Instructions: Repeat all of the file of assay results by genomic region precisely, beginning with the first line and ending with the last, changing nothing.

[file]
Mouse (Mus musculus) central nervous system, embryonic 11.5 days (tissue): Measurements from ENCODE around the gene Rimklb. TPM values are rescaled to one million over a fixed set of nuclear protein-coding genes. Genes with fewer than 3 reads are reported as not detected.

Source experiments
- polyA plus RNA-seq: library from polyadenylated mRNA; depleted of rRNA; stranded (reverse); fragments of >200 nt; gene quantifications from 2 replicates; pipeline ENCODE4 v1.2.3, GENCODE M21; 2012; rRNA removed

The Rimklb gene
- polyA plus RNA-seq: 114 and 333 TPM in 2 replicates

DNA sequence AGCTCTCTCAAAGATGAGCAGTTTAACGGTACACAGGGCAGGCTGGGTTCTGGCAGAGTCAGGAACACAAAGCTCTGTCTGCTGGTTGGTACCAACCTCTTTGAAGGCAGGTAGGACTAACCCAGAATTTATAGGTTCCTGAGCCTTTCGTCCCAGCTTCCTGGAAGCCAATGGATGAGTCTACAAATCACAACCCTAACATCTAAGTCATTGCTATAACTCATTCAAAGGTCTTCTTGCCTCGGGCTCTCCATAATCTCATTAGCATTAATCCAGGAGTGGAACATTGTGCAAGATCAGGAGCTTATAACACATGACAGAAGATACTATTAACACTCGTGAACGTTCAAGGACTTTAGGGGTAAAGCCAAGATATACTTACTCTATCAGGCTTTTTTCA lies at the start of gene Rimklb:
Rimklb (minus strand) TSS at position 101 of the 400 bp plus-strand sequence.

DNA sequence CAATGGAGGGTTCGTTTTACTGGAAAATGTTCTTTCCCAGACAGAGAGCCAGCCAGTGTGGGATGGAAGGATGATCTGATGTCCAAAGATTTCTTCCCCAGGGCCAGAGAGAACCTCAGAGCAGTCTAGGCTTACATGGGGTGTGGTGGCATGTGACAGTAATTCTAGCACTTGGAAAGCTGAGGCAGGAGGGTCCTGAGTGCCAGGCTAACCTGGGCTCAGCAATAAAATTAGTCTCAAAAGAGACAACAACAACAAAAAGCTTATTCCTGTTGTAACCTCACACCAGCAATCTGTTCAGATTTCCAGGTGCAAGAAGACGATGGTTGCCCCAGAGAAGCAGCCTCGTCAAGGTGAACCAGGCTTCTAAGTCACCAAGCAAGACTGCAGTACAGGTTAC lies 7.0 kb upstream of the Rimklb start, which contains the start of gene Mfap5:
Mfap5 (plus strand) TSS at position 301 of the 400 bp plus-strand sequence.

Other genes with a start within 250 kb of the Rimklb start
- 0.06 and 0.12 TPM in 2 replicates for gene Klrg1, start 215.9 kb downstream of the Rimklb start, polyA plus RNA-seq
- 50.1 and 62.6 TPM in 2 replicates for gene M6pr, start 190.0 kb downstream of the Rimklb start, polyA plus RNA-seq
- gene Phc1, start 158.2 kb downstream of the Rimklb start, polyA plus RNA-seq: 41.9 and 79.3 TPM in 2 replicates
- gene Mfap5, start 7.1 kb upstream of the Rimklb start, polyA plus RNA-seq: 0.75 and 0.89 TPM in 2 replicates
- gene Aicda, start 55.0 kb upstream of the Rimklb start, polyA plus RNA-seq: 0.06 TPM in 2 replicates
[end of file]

Mouse (Mus musculus) central nervous system, embryonic 11.5 days (tissue): Measurements from ENCODE around the gene Rimklb. TPM values are rescaled to one million over a fixed set of nuclear protein-coding genes. Genes with fewer than 3 reads are reported as not detected.

Source experiments
- polyA plus RNA-seq: library from polyadenylated mRNA; depleted of rRNA; stranded (reverse); fragments of >200 nt; gene quantifications from 2 replicates; pipeline ENCODE4 v1.2.3, GENCODE M21; 2012; rRNA removed

The Rimklb gene
- polyA plus RNA-seq: 114 and 333 TPM in 2 replicates

DNA sequence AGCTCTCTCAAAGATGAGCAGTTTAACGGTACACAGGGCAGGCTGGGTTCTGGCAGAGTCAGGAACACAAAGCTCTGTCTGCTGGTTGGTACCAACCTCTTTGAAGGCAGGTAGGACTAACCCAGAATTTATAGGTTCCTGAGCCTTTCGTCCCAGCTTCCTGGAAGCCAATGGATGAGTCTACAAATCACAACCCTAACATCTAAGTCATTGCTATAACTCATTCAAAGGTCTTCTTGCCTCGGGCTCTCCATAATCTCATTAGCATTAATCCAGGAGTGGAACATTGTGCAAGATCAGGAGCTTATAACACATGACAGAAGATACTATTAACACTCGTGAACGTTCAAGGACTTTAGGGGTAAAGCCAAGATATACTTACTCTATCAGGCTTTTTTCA lies at the start of gene Rimklb:
Rimklb (minus strand) TSS at position 101 of the 400 bp plus-strand sequence.

DNA sequence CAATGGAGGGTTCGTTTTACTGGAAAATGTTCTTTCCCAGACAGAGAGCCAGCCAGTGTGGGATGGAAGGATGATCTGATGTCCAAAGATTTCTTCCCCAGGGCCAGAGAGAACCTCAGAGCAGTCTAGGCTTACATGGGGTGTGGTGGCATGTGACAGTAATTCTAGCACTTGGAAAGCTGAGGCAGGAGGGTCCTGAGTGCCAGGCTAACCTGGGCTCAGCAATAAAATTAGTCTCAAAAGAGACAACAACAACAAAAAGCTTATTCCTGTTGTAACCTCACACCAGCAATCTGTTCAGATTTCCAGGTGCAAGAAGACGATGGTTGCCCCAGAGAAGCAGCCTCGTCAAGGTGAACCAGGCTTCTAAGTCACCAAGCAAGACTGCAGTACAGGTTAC lies 7.0 kb upstream of the Rimklb start, which contains the start of gene Mfap5:
Mfap5 (plus strand) TSS at position 301 of the 400 bp plus-strand sequence.

Other genes with a start within 250 kb of the Rimklb start
- 0.06 and 0.12 TPM in 2 replicates for gene Klrg1, start 215.9 kb downstream of the Rimklb start, polyA plus RNA-seq
- 50.1 and 62.6 TPM in 2 replicates for gene M6pr, start 190.0 kb downstream of the Rimklb start, polyA plus RNA-seq
- gene Phc1, start 158.2 kb downstream of the Rimklb start, polyA plus RNA-seq: 41.9 and 79.3 TPM in 2 replicates
- gene Mfap5, start 7.1 kb upstream of the Rimklb start, polyA plus RNA-seq: 0.75 and 0.89 TPM in 2 replicates
- gene Aicda, start 55.0 kb upstream of the Rimklb start, polyA plus RNA-seq: 0.06 TPM in 2 replicates